Music

Hanalei: We Are All Natural Disasters

Kevin Jagernauth

Glitch pop debut by the Ghost frontman offers up a mouthful.


Hanalei

We Are All Natural Disasters

Label: Thick
US Release Date: 2004-09-07
UK Release Date: 2004-08-23
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The success of the Postal Service has found more and more musicians plugging in their laptops to help in channeling their muse. We are leaving the era of Fender Stratocasters and Marshall amps and entering one of ProTools and Powerbook G5s. It's not much of a surprise, then, that Brian Moss from the indie rock group The Ghost employs digital techniques to round out the songs of his first solo outing. Released under the moniker Hanalei, We Are All Natural Disasters pops and hisses with electronic glitches, aided by washes of guitar. And it is all coated under Moss's earnest voice.

There are some distinctive differences that keep Hanalei from being yet another Postal Service or Styrofoam knock-off. First the production, by Lance Reynolds and Moss himself, pushes Moss's voice to forefront. Unfortunately, his voice simply isn't strong enough to be the primary sound of these songs. Another point of difference is the use of the live instruments. Hanalei has done an excellent job of mixing the organic and electronic without detracting from either. Five of the album's 12 songs feature live drums and percussion, creating a vibrant, lively atmosphere that doesn't always rely on electronic beats for propulsion.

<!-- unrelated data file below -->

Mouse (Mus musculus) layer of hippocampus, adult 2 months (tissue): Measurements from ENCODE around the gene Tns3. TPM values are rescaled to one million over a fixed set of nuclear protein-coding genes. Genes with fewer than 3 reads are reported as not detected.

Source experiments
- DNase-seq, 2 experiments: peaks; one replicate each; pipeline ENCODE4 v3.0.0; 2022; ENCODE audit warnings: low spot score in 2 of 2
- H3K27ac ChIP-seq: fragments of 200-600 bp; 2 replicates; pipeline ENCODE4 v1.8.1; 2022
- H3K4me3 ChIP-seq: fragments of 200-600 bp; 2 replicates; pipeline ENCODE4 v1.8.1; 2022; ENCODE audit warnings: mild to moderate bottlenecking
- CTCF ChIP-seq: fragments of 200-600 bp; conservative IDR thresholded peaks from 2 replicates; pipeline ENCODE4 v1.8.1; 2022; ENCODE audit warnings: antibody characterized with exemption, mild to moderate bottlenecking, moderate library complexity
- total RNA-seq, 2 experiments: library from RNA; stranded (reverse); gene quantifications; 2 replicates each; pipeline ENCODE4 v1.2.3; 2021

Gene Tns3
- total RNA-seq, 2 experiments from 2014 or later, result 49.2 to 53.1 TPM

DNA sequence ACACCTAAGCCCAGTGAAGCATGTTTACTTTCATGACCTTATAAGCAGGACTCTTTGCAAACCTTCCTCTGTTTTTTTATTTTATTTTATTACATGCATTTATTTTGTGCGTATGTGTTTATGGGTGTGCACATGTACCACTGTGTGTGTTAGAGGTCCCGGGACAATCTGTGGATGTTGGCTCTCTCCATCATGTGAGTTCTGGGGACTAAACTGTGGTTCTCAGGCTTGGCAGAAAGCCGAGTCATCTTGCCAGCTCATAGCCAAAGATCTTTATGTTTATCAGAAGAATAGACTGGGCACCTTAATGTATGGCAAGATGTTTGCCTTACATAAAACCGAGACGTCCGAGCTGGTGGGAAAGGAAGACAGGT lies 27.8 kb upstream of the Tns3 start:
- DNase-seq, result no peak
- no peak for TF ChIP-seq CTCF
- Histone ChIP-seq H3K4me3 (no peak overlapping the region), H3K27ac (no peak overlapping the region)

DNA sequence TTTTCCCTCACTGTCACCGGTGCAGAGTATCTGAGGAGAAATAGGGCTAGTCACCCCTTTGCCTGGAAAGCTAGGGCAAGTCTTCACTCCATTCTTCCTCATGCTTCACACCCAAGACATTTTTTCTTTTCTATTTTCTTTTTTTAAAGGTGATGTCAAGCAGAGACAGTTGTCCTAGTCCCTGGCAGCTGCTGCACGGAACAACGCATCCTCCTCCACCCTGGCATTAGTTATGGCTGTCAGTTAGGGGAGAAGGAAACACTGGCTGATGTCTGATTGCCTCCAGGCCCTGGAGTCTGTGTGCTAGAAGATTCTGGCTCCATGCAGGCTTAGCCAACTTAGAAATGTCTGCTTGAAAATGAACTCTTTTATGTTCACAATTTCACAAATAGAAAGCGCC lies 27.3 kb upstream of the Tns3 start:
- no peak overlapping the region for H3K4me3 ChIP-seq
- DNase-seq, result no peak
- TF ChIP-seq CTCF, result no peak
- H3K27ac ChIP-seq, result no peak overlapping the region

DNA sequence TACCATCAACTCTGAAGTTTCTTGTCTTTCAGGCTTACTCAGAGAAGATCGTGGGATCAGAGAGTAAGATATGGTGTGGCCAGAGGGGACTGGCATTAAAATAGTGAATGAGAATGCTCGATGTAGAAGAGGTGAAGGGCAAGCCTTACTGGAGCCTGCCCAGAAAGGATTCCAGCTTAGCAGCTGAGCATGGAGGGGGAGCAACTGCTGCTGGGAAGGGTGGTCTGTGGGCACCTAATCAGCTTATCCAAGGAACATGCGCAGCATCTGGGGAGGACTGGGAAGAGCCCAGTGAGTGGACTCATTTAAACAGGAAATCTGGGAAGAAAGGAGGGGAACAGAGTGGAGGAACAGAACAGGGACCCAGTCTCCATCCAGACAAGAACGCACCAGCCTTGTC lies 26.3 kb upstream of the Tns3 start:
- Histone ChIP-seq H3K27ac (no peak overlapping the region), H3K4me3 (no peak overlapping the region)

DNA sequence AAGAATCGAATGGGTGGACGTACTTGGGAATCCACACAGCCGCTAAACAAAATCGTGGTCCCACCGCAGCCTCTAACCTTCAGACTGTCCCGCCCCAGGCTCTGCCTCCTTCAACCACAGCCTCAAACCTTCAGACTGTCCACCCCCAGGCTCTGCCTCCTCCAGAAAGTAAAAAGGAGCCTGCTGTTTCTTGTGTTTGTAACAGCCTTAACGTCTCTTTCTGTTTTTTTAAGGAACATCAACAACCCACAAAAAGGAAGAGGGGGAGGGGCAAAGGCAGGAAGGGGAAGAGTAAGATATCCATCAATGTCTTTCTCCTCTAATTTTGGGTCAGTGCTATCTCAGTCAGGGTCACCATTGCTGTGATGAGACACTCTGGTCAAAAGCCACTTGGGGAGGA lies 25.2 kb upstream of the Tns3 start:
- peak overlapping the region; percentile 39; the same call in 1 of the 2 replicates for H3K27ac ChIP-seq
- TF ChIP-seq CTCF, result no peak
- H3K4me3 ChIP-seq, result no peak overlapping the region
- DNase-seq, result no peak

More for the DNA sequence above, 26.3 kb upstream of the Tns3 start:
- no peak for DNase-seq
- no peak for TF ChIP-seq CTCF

So far, we have the ingredients for a good indie pop record, even with the dubious positioning of Moss's voice in the mix. His vocal delivery, however, takes away much of the enjoyment that could be had on this album. Listening to We Are All Natural Disasters, one gets the feeling that Moss added the lyrics after the music was written. From the opening track "Action Drum" through the rest of the disc, Moss struggles to fit his words into the structured verses and choruses. He never seems to get comfortable within his own songs, and the vocal delivery feels hurried. Unlike the Postal Service, where breathy, relaxed, and subtly mixed vocals add as much texture to the songs as any of the programmed beats, Moss's upfront, rushed style never relaxes enough to invite the audience in.

The album's best tracks are the ones where Moss slows it down just a little. "Josh & Sarah's Belated Wedding" and "Hopeful Hands" hit the mark Hanalei is going for and are graced by the lovely backing vocals of Eve Curtis. Moss is a gifted lyricist, and it's refreshing that though his lyrics are personal, they aren't transparently confessional.

Moss is a gifted songwriter, and musically these are some fine pop songs. Unfortunately, he has yet to master fitting his lyrics into the songs. We Are Natural Disasters isn't the pop confection it aims to be, and in its worst moments feels like a work in progress. It's often an unsettling listen, and only rarely approaches the atmosphere it works hard to cultivate. But those rare moments are enough to keep Hanlei on my radar. Moss has the tools, and it's only a matter of time until he successfully wrangles his vocal prowess to fit his carefully constructed pop surroundings.

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